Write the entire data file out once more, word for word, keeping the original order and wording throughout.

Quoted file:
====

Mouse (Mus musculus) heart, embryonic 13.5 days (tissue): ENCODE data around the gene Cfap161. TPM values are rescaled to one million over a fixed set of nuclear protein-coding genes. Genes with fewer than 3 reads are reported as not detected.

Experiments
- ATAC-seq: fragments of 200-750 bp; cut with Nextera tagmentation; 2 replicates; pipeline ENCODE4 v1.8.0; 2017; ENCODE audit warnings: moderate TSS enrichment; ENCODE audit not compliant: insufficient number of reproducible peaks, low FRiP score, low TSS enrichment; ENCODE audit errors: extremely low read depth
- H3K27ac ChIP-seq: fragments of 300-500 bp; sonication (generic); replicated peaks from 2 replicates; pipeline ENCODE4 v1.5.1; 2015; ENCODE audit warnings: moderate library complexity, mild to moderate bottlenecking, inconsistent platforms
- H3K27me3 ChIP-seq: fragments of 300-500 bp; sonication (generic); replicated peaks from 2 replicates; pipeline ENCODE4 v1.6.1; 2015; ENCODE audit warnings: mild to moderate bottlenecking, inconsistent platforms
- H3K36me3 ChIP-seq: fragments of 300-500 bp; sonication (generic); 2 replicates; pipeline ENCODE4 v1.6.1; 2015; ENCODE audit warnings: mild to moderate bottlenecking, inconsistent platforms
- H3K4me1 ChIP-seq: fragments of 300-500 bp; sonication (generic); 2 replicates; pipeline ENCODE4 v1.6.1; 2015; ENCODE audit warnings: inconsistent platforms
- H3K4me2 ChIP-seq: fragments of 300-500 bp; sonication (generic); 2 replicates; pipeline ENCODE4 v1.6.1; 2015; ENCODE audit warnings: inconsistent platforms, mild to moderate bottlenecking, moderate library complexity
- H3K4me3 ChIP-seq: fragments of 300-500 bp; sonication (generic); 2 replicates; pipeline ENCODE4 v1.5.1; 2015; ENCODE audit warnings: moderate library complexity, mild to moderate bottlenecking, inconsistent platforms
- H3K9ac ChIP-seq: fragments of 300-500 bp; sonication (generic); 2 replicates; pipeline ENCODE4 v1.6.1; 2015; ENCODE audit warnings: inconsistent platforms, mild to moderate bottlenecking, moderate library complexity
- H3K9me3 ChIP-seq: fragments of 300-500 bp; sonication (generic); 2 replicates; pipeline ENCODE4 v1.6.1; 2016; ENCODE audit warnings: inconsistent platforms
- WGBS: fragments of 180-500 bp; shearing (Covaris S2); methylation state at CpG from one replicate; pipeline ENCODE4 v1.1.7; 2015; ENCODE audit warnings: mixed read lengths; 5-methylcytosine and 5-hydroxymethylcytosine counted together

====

Mouse (Mus musculus) heart, embryonic 13.5 days (tissue): ENCODE data around the gene Cfap161. TPM values are rescaled to one million over a fixed set of nuclear protein-coding genes. Genes with fewer than 3 reads are reported as not detected.

Experiments
- ATAC-seq: fragments of 200-750 bp; cut with Nextera tagmentation; 2 replicates; pipeline ENCODE4 v1.8.0; 2017; ENCODE audit warnings: moderate TSS enrichment; ENCODE audit not compliant: insufficient number of reproducible peaks, low FRiP score, low TSS enrichment; ENCODE audit errors: extremely low read depth
- H3K27ac ChIP-seq: fragments of 300-500 bp; sonication (generic); replicated peaks from 2 replicates; pipeline ENCODE4 v1.5.1; 2015; ENCODE audit warnings: moderate library complexity, mild to moderate bottlenecking, inconsistent platforms
- H3K27me3 ChIP-seq: fragments of 300-500 bp; sonication (generic); replicated peaks from 2 replicates; pipeline ENCODE4 v1.6.1; 2015; ENCODE audit warnings: mild to moderate bottlenecking, inconsistent platforms
- H3K36me3 ChIP-seq: fragments of 300-500 bp; sonication (generic); 2 replicates; pipeline ENCODE4 v1.6.1; 2015; ENCODE audit warnings: mild to moderate bottlenecking, inconsistent platforms
- H3K4me1 ChIP-seq: fragments of 300-500 bp; sonication (generic); 2 replicates; pipeline ENCODE4 v1.6.1; 2015; ENCODE audit warnings: inconsistent platforms
- H3K4me2 ChIP-seq: fragments of 300-500 bp; sonication (generic); 2 replicates; pipeline ENCODE4 v1.6.1; 2015; ENCODE audit warnings: inconsistent platforms, mild to moderate bottlenecking, moderate library complexity
- H3K4me3 ChIP-seq: fragments of 300-500 bp; sonication (generic); 2 replicates; pipeline ENCODE4 v1.5.1; 2015; ENCODE audit warnings: moderate library complexity, mild to moderate bottlenecking, inconsistent platforms
- H3K9ac ChIP-seq: fragments of 300-500 bp; sonication (generic); 2 replicates; pipeline ENCODE4 v1.6.1; 2015; ENCODE audit warnings: inconsistent platforms, mild to moderate bottlenecking, moderate library complexity
- H3K9me3 ChIP-seq: fragments of 300-500 bp; sonication (generic); 2 replicates; pipeline ENCODE4 v1.6.1; 2016; ENCODE audit warnings: inconsistent platforms
- WGBS: fragments of 180-500 bp; shearing (Covaris S2); methylation state at CpG from one replicate; pipeline ENCODE4 v1.1.7; 2015; ENCODE audit warnings: mixed read lengths; 5-methylcytosine and 5-hydroxymethylcytosine counted together